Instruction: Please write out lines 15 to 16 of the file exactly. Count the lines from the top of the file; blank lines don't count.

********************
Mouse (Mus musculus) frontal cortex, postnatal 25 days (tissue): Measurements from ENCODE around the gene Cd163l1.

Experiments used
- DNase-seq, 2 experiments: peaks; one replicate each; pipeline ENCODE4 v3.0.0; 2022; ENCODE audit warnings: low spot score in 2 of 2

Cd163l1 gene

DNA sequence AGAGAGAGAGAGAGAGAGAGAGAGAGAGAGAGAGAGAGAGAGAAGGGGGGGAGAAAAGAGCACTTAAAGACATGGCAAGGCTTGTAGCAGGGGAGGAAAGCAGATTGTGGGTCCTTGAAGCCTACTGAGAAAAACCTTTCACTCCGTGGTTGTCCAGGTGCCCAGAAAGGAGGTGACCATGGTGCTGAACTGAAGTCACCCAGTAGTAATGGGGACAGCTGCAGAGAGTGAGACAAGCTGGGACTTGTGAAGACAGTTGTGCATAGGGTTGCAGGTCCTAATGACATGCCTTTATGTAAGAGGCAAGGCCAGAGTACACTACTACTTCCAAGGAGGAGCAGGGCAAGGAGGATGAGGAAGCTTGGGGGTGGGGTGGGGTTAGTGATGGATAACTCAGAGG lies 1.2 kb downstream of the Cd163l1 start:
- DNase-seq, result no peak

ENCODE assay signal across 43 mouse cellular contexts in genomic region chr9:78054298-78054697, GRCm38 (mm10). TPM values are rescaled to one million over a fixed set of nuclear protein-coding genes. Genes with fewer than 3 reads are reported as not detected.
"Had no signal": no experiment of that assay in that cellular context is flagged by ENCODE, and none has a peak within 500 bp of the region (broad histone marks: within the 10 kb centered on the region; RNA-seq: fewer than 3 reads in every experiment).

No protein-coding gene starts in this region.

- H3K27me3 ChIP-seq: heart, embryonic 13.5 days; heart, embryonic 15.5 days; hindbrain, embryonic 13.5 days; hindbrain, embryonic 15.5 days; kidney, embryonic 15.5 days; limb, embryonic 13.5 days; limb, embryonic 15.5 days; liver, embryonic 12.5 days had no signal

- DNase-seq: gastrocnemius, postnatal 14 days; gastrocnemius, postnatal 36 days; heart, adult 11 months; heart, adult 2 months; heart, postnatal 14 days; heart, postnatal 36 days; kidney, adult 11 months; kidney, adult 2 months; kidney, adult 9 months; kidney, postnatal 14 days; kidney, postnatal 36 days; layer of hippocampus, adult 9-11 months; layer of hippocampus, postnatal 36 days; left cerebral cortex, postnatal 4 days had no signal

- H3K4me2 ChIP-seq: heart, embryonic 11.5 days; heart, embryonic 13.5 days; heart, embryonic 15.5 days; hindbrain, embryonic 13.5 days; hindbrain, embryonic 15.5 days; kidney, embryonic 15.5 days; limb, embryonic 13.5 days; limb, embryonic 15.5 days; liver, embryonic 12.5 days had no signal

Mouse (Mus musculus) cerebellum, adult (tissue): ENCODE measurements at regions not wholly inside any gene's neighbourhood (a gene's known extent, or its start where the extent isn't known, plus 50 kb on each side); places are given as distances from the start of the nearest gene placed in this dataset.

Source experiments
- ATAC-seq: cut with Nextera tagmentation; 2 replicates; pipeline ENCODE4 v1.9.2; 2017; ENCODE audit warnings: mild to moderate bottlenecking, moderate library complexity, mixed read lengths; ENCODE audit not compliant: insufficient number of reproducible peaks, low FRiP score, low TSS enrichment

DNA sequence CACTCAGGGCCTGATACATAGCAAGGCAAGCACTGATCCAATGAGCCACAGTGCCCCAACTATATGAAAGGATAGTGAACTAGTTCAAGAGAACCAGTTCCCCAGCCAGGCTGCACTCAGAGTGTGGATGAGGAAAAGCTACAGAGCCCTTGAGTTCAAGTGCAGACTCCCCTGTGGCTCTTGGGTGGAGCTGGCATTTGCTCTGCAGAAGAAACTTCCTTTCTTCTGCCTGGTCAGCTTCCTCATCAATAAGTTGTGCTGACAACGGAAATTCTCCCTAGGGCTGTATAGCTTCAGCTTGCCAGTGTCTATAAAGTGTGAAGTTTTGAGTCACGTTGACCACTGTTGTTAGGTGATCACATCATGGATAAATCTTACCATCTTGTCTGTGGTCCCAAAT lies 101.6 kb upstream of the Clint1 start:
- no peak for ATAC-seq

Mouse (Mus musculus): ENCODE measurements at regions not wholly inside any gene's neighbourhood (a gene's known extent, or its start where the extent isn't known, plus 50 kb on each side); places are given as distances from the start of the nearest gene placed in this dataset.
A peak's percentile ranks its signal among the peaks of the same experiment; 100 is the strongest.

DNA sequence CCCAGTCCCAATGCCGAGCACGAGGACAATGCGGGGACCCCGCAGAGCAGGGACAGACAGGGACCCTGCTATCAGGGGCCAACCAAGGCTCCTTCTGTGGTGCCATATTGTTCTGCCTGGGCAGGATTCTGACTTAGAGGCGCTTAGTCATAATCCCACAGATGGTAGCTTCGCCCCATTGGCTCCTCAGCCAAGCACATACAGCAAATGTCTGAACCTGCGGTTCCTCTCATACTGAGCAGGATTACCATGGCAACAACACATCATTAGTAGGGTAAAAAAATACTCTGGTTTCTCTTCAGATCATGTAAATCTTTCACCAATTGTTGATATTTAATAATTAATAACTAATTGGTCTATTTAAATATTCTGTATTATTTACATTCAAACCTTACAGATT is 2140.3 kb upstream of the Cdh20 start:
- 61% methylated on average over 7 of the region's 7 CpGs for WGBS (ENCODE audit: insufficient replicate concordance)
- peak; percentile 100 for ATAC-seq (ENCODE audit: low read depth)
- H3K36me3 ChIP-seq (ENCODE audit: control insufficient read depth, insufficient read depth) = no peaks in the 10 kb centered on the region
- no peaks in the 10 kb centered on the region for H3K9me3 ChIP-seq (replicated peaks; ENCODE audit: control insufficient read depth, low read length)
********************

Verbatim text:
- ATAC-seq: cut with Nextera tagmentation; 2 replicates; pipeline ENCODE4 v1.9.2; 2017; ENCODE audit warnings: mild to moderate bottlenecking, moderate library complexity, mixed read lengths; ENCODE audit not compliant: insufficient number of reproducible peaks, low FRiP score, low TSS enrichment

DNA sequence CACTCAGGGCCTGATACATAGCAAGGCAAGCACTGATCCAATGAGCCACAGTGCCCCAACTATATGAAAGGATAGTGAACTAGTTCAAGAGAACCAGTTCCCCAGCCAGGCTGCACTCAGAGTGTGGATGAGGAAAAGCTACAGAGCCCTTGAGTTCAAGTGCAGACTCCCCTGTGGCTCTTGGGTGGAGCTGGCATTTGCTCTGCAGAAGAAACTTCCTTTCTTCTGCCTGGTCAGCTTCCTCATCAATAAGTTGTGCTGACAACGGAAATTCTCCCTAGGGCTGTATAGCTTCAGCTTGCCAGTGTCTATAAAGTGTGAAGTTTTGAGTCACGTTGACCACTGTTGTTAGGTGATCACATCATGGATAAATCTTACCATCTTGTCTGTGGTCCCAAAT lies 101.6 kb upstream of the Clint1 start: